Andrew Monroe considers himself lucky. At 30, he is a married father of two with a good-paying job. He’s also finishing a bachelor’s degree in operations management at Grand Valley State University.
A decade ago, he was in prison on a drug conviction.
Monroe says he owes much of his transformation to McDonald’s and franchise owner Tony Castillo, whom he began working for seven years ago.
He still isn’t sure why one of Castillo’s managers hired him in 2007 during the recession when applicants easily outnumbered jobs, and Monroe had more time behind bars than job experience.
“Nobody was hiring. I couldn’t get a job anywhere,” remembers Monroe, a soft-spoken man whose green eyes carry a sharp gaze. He is sharing his story at a table in the Holland area McDonald’s he now runs as the general manager.
Landing a minimum-wage spot on the restaurant crew would prove life-changing for Monroe.
He doesn’t elaborate much on that period of his life between high school graduation and going to work at McDonald’s, other than to say he had some troubles.
“I made quite a few bad decisions,” said the Traverse City native. “I was involved with drugs, and involved in selling drugs.”
His record shows he was sentenced for operating a drug house twice. First to less than a year behind bars, and then to 18 months in federal prison. That doesn’t include the months spent in and out of jail.
None of his about 50-person team he oversees has any inkling of his past, he said.
But Monroe is willing to share his story because he wants to explain how much Castillo – who was honored by McDonald’s with a lifetime achievement award – cares about his employees.
“He’s probably the best person I’ve worked for,” said Monroe. “He comes in and knows everyone by name. He comes in with a great attitude. It really makes a big difference in who you choose to work for.”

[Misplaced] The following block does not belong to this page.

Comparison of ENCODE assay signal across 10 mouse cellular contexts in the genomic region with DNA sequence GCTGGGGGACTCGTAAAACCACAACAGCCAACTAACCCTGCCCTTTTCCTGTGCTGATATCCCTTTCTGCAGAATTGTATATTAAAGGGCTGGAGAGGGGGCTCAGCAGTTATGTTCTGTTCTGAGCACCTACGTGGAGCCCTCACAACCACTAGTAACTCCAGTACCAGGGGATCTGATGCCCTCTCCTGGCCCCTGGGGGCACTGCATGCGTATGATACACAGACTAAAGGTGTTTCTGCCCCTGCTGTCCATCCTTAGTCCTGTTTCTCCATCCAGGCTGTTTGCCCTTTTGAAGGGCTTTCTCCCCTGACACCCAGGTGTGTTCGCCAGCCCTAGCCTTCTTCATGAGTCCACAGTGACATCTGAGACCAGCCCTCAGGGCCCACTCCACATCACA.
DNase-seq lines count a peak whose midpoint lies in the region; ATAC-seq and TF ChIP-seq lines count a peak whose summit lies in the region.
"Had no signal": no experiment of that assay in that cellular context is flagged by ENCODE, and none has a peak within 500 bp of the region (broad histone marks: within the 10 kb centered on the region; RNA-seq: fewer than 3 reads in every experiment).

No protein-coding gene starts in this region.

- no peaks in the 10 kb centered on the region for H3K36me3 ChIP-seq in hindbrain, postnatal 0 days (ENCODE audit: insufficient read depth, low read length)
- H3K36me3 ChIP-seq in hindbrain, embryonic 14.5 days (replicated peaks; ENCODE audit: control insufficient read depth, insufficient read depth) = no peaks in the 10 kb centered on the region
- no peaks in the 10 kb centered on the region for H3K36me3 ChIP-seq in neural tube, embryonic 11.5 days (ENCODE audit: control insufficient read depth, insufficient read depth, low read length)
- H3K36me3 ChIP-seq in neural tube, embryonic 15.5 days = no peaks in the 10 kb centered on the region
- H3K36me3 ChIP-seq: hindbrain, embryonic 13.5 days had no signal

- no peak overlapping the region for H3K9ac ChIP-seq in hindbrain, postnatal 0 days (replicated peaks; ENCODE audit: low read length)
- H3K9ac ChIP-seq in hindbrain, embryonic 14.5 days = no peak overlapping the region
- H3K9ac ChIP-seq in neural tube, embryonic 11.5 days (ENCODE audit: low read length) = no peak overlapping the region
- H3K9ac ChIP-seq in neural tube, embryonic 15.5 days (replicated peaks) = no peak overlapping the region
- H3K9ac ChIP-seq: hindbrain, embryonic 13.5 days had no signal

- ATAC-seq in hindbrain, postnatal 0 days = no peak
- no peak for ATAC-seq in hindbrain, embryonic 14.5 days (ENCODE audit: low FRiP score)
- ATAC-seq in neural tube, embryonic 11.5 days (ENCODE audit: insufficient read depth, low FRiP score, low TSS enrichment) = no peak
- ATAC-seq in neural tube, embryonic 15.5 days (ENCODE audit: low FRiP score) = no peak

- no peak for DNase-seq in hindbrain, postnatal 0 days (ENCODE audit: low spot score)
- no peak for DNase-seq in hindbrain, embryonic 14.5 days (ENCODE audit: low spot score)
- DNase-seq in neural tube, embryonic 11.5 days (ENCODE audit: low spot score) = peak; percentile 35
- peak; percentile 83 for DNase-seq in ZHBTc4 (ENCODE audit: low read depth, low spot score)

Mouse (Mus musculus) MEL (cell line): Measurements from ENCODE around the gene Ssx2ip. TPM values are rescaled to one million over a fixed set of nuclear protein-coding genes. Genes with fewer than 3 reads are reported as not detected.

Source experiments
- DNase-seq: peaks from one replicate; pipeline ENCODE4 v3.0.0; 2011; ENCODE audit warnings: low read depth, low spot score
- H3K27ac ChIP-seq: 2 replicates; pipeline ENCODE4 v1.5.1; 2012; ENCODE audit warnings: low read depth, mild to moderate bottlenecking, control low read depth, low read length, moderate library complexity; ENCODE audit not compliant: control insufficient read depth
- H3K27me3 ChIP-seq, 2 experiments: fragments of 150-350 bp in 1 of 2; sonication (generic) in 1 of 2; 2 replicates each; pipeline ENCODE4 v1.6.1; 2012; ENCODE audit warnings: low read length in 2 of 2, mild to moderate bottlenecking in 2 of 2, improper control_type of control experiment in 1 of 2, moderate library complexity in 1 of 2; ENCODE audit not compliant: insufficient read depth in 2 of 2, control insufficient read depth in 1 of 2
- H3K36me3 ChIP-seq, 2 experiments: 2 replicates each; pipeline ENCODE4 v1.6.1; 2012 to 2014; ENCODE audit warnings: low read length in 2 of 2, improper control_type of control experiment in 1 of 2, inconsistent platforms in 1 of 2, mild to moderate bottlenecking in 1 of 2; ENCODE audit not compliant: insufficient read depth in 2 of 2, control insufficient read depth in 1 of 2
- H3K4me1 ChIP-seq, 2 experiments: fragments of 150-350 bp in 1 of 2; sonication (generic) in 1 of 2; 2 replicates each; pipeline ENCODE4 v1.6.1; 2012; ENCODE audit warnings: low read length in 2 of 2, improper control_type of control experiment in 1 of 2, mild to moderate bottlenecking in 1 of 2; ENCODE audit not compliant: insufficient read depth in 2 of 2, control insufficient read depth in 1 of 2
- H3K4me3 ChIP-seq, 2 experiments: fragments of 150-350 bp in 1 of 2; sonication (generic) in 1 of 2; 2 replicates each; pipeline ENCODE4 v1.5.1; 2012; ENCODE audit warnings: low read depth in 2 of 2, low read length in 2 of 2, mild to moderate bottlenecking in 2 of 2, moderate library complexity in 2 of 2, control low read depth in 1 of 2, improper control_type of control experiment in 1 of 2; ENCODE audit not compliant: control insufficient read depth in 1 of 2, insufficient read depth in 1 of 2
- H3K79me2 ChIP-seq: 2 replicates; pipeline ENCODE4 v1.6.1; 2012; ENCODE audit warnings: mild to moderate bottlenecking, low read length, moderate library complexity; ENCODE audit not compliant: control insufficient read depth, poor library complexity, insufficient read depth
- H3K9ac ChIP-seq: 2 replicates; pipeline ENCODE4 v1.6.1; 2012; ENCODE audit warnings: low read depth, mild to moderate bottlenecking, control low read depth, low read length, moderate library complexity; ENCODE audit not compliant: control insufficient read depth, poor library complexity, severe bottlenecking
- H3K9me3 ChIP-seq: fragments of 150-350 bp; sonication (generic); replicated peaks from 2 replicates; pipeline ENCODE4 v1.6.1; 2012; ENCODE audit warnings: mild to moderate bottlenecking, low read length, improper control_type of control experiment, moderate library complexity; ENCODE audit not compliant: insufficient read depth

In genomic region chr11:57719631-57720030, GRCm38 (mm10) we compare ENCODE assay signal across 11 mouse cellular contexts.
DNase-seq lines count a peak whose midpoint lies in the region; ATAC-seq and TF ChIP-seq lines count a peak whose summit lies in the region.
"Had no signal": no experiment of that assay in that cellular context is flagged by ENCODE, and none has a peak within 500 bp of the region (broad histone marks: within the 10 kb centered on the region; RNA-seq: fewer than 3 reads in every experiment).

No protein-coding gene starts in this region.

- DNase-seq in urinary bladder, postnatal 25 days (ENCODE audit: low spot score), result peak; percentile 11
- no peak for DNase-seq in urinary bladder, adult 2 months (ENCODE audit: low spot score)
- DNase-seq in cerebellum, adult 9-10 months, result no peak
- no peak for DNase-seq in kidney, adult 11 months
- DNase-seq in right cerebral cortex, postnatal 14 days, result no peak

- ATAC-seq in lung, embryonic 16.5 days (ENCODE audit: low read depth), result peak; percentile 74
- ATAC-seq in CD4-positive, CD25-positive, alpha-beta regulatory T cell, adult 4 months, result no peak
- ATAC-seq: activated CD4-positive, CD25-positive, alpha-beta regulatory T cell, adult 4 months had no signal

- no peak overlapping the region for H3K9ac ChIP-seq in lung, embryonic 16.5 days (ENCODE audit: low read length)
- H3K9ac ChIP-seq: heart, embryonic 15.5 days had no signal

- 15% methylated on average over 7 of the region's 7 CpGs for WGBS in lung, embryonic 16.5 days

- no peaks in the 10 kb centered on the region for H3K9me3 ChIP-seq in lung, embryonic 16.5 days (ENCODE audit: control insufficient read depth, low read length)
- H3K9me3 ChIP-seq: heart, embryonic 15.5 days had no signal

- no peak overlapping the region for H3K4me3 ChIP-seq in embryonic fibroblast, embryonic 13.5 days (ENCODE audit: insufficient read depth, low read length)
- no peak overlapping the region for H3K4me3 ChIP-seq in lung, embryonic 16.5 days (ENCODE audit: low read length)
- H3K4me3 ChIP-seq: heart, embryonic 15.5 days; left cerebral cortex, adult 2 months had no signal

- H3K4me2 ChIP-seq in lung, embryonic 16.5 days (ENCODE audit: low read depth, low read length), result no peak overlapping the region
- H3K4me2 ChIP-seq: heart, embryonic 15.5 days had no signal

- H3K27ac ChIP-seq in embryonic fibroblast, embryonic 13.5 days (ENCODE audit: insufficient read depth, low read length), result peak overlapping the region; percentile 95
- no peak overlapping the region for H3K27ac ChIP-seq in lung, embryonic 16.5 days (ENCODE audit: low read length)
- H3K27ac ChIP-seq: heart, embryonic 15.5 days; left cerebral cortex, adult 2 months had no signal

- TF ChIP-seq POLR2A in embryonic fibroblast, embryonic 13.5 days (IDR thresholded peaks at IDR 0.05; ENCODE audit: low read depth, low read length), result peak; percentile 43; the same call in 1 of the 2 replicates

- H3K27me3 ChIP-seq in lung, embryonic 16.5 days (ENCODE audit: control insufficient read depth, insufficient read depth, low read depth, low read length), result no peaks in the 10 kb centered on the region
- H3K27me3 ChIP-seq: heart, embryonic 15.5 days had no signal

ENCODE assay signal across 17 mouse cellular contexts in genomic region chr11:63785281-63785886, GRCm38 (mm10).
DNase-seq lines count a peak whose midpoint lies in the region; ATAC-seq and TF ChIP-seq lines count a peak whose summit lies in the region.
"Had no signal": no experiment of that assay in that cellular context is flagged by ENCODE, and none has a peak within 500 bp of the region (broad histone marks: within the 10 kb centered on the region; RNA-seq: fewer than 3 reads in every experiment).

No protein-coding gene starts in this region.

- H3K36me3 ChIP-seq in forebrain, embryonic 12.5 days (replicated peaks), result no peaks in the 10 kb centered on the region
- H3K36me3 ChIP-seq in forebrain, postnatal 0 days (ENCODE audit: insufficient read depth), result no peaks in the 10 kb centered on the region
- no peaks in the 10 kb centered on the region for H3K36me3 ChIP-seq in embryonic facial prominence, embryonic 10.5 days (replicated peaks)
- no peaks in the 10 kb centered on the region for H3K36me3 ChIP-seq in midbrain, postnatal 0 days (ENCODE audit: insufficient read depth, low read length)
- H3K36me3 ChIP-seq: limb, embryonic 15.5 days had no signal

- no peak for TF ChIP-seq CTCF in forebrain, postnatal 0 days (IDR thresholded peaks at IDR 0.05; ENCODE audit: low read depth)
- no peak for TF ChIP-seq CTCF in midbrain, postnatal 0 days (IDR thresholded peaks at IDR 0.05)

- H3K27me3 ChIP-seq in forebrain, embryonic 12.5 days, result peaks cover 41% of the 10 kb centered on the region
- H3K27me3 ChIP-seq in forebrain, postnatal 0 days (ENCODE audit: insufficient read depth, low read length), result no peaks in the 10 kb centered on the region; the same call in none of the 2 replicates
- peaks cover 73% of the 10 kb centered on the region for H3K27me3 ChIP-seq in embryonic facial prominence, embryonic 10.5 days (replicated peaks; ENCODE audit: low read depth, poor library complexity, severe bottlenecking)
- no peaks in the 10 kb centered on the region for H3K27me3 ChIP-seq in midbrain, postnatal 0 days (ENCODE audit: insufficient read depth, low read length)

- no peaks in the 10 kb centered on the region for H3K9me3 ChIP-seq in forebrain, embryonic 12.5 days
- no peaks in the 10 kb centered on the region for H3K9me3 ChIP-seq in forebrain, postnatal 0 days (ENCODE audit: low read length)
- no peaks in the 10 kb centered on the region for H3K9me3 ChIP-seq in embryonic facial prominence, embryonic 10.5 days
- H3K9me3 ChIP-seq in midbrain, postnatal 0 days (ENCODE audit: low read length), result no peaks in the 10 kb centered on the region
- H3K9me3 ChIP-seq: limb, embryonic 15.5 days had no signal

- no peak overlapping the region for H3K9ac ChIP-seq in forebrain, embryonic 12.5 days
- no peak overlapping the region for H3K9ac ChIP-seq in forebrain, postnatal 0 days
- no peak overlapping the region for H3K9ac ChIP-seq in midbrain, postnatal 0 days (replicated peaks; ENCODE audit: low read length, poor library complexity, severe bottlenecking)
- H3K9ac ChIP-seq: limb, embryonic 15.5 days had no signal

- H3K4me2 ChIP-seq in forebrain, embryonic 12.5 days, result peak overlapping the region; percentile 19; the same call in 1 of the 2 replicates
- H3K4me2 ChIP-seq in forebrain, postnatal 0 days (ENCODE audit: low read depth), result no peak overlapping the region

Even now, as Monroe prepares to finish his last class for his college degree that could lead to job offers outside of McDonald’s and the demanding fast-food industry, he isn’t sure he wants to leave Castillo’s team.
“McDonalds has been really good for me,” said Monroe. “To get me to leave will take a sweet deal because this is what I know. This is what I’m good at. I like my job.”
Over the years, Castillo has continued to provide him opportunities for advancement.
Within six months of going to work at McDonald’s, Monroe was promoted to assistant manager. That same year, he began taking classes at Grand Rapids Community College. Within four years, he graduated as one of the college’s top students, earning a 4.0 GPA while working more than 40 hours a week at the restaurant.
His work experience impressed his professors.
“We would learn new topics, and I would be ‘Yeah, I use that at work’,” Monroe said. “I really think I learned more working at McDonalds through their management than I did anywhere. They have really top-notch training for their managers. Other fast food restaurants, you want to be a manager, here you go. At McDonalds, you have to follow this curriculum and become certified, do this book work on your own, do an online class and go to a three-day training just to be a manager.”